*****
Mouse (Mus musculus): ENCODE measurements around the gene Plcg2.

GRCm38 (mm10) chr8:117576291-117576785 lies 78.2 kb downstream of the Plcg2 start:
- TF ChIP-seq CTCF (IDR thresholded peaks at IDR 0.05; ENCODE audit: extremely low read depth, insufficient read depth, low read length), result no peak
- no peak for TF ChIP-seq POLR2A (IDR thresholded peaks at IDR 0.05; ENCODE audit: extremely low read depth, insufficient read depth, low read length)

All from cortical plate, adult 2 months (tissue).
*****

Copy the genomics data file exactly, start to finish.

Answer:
Mouse (Mus musculus): ENCODE measurements around the gene Plcg2.

GRCm38 (mm10) chr8:117576291-117576785 lies 78.2 kb downstream of the Plcg2 start:
- TF ChIP-seq CTCF (IDR thresholded peaks at IDR 0.05; ENCODE audit: extremely low read depth, insufficient read depth, low read length), result no peak
- no peak for TF ChIP-seq POLR2A (IDR thresholded peaks at IDR 0.05; ENCODE audit: extremely low read depth, insufficient read depth, low read length)

All from cortical plate, adult 2 months (tissue).